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Destroy All Monsters | Live in Tokyo + Osaka | review | rock | Lollipop

Destroy All Monsters

Live in Tokyo + Osaka (Compound Annex/MVD)
By Craig Regala

Bleeping honking and farting sine/cosine waves from a unit that fell from the art-inflected TV-addled brat fuck "we're not buying the good time," U.S. pre-punk underground's soft, white underbelly via rusty knife c-section. Twenty plus years on their blapping and moaning got caught on tape in the land of the Rising Sun. It sounds just like the thing Thurston Moore (Sonic Youth, various free jazz/free rock things and a decent solo rec.) put out from last century compiling those initial urges. Hell, that thing - it was a big set, like three LPs, three CDs, and three videos (I was in deep multi-drug wrecked status at the listening, I can't remember details) - was a set everyone said was important, then went looking for more meth/coke/Ritalin, pot, etc. BUT came back. THE true measure of good arts impact; post drug-run return. In manly business terms, it comes down to one word: Solid-Quality.

So Live's got a couple ringers playing with the early regular folks and it wacks the bell pretty good. General dronelyness plus phased-out noise-snaking (it's a drunk snake, mind you) in and about the proceedings cut with acid folk/rock basement howling, and let's face it, actual tunes! Unlike trying to be "way-out" and pulling back for acceptance, these jokesters are just "out there." They intersect with tunefulness like some nutty jazzers lifting a melody or chorus from some Sabbath song popular when Homer nailed Marge in the back seat of a Nova (first couple times). That they load that melody into some homeless guy's pants and send him into ye olde modern art gallery telling him it's a Karaoke bar having a contest for the best take on "Batman" shows the proper restraint and focus in seasoning.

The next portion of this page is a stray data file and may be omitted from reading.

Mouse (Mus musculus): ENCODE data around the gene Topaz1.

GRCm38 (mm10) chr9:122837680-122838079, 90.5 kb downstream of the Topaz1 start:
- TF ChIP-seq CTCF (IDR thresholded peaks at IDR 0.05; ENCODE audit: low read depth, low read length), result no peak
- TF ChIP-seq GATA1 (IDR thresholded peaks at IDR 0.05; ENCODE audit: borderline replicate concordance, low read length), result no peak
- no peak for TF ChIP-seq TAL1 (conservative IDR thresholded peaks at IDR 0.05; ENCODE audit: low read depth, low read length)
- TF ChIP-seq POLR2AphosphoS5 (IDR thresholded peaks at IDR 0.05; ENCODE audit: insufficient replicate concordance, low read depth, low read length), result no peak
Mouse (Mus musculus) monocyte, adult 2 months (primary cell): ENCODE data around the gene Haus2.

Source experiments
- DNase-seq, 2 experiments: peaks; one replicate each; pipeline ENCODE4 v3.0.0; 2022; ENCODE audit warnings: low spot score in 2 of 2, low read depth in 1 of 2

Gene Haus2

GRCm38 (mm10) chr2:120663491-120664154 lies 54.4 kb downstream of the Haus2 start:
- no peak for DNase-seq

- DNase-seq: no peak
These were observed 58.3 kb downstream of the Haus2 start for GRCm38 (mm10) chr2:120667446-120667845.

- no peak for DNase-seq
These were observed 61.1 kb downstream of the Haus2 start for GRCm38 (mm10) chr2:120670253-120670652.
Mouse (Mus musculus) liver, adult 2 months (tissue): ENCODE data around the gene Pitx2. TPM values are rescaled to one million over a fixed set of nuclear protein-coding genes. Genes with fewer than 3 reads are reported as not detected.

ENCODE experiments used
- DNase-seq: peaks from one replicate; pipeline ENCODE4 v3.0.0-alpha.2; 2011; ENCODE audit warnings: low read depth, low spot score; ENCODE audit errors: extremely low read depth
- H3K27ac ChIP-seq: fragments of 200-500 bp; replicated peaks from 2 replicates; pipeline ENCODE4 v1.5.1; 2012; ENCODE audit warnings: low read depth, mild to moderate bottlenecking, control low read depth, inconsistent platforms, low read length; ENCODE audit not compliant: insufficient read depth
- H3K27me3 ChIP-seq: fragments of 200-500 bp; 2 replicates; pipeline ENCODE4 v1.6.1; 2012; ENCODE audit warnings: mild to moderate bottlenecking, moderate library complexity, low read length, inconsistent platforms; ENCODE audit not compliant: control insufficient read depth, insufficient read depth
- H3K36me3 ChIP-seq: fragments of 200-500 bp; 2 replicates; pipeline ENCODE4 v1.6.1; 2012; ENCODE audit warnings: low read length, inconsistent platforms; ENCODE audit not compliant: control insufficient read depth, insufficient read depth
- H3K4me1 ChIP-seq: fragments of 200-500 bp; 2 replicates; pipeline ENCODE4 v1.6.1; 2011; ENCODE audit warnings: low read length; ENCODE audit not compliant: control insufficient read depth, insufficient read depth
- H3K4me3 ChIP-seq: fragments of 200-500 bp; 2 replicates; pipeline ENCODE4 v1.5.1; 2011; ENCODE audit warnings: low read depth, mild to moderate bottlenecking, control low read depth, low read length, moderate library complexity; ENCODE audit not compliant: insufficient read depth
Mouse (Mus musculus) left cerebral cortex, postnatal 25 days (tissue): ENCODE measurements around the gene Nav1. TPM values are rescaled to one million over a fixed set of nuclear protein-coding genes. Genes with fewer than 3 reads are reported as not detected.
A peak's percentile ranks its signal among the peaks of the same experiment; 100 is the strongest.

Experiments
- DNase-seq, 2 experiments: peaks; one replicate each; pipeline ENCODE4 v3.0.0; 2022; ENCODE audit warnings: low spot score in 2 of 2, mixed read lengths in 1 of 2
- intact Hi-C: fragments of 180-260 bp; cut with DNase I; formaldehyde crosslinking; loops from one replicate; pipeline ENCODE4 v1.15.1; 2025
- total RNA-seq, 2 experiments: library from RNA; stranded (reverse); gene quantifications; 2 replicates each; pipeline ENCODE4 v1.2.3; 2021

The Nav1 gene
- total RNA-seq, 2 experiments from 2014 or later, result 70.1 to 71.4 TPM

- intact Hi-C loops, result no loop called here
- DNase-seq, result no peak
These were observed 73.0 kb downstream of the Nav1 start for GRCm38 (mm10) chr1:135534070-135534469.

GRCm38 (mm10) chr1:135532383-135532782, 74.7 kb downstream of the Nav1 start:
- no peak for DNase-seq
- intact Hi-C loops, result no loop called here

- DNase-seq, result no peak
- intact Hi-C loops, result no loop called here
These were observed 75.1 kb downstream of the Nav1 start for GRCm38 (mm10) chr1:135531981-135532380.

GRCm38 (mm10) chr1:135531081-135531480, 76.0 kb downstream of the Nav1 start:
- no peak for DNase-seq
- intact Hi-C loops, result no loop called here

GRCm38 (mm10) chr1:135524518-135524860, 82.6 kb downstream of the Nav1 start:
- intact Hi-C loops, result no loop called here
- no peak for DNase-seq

Really, it's a glimpse into a time when people were exposed to mass media and countercultural burbling, digested it, and flew alone. No cell phone/Internet connections, just wandering and bumping into the other oddballs through fanzines, comic book shops, and record stores. Some of those peers being Debris, Pere Ubu, Chrome, the Residents, the L.A.F.M.A., Vertical Slit, Throbbing Gristle, The Chain Gang, and The Flying Fucking A-heads.


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